31 August 2010

Bifocal eyes in the natural world

The image above is a scanning EM of the head of the larva of a sunburst diving beetle.  It looks like it has two pairs of eyes, but it actually has six pairs of eyes, some of which are capable of bifocal vision. 
Each of [the two front] tube-shaped eyes has one lens and two retinas. One retina lies behind (and slightly below) the other but the lens manages to focus sharp images onto both of them. Humans might be able to adjust our lenses to focus on objects at different distances but the sunburst beetle can see things that are close up and far away at the same time, and with equal sharpness.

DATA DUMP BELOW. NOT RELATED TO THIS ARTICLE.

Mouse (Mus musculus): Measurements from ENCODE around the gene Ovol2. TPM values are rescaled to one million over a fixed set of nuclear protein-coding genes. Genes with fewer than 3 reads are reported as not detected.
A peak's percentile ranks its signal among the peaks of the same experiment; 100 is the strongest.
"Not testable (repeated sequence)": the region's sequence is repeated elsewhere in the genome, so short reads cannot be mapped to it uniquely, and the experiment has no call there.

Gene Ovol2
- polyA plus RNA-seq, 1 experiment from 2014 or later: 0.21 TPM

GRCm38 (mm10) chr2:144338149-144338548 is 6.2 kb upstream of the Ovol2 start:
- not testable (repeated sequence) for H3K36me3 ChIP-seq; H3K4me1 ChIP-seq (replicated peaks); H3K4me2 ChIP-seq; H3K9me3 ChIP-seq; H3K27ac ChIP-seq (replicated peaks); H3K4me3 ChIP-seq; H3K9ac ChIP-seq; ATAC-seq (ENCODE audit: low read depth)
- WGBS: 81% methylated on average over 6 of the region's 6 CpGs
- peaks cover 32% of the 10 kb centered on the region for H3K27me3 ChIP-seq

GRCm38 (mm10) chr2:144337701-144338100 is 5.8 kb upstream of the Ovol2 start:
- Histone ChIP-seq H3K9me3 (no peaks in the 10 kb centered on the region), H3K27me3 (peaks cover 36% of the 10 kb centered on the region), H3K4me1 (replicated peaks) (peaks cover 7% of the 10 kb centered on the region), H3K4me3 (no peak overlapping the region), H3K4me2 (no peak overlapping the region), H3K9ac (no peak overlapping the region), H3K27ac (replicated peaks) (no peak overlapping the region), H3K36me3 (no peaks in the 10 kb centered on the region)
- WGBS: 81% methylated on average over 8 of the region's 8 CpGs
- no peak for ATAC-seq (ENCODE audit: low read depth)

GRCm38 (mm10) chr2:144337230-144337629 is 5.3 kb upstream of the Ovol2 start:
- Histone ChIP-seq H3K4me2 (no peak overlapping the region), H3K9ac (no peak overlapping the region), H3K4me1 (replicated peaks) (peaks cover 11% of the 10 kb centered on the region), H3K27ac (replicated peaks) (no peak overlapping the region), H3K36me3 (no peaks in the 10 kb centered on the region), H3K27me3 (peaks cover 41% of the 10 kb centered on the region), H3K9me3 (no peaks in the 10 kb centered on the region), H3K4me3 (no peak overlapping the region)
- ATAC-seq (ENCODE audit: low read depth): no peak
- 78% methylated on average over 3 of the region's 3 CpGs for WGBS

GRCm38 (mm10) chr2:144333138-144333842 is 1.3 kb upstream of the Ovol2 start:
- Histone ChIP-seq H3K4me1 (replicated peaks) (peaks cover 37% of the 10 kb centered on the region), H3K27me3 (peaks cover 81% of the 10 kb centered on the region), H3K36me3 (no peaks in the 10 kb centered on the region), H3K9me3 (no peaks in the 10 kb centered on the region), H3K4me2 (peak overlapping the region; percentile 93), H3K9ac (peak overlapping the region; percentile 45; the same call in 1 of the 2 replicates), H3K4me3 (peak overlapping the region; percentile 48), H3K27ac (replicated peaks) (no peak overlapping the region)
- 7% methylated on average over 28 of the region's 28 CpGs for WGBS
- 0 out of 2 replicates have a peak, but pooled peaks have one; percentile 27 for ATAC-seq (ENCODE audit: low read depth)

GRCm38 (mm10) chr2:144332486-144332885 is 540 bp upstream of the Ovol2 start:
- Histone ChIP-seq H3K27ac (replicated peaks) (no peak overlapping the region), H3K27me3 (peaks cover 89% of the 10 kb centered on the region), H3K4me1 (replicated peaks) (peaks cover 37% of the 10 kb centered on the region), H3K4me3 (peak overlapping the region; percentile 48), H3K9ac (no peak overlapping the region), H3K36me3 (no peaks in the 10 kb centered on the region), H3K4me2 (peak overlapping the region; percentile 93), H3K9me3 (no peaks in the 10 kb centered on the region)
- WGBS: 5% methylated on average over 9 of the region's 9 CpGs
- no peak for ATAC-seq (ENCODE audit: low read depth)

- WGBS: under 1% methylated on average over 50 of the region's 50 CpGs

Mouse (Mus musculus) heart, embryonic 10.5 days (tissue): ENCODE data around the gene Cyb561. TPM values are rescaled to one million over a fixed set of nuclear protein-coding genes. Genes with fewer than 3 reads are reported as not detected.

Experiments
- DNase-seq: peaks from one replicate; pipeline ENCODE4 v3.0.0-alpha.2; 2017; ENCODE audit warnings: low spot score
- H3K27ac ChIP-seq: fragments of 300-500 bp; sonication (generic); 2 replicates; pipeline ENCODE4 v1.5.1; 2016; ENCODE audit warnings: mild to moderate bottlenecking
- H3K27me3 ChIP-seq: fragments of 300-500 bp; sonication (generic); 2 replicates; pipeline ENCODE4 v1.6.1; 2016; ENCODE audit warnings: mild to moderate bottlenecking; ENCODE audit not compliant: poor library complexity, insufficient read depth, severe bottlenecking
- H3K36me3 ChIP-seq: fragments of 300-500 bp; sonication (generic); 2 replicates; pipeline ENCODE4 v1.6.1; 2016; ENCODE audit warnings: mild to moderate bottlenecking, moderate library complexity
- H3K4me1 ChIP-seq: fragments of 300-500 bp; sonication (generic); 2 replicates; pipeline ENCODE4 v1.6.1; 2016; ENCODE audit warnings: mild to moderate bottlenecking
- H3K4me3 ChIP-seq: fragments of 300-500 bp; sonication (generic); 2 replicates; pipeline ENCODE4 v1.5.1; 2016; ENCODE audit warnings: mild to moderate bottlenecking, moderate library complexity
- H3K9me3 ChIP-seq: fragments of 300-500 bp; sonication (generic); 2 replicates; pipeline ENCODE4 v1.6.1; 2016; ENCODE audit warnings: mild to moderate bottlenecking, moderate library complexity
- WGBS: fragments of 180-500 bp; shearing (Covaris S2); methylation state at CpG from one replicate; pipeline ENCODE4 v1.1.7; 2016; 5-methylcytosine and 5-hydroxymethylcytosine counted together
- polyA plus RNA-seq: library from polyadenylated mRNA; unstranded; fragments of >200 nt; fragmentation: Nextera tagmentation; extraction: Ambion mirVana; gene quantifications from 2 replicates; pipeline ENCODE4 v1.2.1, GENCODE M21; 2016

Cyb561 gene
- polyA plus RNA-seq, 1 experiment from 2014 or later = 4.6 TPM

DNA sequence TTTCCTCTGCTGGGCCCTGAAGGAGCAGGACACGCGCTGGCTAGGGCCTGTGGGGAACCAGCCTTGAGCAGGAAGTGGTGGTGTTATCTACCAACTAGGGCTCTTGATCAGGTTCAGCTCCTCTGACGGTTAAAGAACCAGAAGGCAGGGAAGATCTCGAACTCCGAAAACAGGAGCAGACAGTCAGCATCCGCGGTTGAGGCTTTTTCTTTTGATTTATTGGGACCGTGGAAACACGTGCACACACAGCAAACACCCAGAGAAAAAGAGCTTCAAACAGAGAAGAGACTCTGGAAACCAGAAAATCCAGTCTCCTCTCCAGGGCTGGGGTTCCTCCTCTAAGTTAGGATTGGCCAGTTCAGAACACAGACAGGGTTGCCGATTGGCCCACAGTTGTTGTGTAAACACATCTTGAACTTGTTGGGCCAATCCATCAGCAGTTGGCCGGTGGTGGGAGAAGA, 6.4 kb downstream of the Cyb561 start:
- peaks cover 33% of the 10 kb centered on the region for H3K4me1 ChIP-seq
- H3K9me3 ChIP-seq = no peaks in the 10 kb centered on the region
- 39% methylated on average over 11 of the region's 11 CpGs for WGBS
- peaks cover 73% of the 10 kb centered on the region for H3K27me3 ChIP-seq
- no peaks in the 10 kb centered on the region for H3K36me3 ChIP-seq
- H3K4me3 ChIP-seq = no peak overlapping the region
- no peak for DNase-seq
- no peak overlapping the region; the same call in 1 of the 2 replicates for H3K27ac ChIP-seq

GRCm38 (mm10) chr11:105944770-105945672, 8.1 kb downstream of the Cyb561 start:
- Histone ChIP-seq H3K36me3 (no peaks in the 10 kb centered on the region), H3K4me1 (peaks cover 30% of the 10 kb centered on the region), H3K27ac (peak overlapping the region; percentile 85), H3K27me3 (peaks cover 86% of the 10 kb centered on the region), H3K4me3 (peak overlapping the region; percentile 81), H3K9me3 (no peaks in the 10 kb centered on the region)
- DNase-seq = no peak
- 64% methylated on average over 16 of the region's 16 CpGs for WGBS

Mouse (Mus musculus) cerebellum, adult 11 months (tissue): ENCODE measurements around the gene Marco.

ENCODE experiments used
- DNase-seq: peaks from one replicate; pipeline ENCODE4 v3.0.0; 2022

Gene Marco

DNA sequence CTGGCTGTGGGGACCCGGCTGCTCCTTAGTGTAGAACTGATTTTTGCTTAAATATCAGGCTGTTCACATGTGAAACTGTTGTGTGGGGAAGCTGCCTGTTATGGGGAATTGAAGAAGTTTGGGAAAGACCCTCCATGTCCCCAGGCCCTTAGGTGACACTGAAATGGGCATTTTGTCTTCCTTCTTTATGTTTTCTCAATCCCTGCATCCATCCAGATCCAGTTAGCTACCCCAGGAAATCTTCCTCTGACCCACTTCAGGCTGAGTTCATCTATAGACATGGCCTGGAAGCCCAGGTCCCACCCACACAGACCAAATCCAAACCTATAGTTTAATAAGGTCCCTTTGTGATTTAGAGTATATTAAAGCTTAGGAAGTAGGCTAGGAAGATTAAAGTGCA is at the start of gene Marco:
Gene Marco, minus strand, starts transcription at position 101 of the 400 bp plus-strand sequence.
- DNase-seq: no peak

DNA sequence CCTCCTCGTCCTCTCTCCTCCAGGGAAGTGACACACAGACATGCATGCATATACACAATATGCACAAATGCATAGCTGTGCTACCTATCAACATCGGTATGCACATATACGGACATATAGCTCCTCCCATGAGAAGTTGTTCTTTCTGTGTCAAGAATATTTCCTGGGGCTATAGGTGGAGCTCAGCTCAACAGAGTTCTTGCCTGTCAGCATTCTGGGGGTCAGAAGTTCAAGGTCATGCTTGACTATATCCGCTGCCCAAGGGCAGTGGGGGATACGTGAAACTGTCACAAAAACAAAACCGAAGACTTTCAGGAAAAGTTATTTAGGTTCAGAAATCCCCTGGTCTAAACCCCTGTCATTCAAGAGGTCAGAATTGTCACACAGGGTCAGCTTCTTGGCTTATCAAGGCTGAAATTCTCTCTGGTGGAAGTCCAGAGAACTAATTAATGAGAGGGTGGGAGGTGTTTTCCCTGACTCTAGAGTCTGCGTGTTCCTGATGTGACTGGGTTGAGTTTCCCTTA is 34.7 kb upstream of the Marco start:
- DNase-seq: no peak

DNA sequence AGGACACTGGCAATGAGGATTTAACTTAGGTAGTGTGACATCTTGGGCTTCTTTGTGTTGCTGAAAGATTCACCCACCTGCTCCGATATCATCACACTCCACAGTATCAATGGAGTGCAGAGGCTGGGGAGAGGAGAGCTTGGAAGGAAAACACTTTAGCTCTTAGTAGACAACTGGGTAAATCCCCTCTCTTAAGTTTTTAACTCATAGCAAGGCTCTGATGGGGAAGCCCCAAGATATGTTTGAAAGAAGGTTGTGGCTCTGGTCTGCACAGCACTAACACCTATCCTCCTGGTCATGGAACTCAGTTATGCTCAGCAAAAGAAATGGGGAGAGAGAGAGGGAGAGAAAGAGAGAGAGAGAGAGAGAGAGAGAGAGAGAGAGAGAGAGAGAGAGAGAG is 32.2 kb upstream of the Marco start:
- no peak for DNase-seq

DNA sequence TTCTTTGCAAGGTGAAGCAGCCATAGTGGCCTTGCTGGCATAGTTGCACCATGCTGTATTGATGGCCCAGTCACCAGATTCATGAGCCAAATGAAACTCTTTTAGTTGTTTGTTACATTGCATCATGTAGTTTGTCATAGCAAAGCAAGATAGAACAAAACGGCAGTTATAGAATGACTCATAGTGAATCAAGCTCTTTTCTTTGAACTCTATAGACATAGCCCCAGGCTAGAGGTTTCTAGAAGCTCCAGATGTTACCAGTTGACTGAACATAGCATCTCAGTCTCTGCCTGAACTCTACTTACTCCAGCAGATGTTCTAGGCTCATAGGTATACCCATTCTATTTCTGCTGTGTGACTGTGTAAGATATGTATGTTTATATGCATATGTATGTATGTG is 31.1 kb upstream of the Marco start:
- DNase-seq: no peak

The other four pairs are a different story. “They tend to have much larger visual fields and they might be tuning in to motion.”
It is possible that the trilobites possessed similar eye structures.  More details (and a video) are available at Not Exactly Rocket Science.

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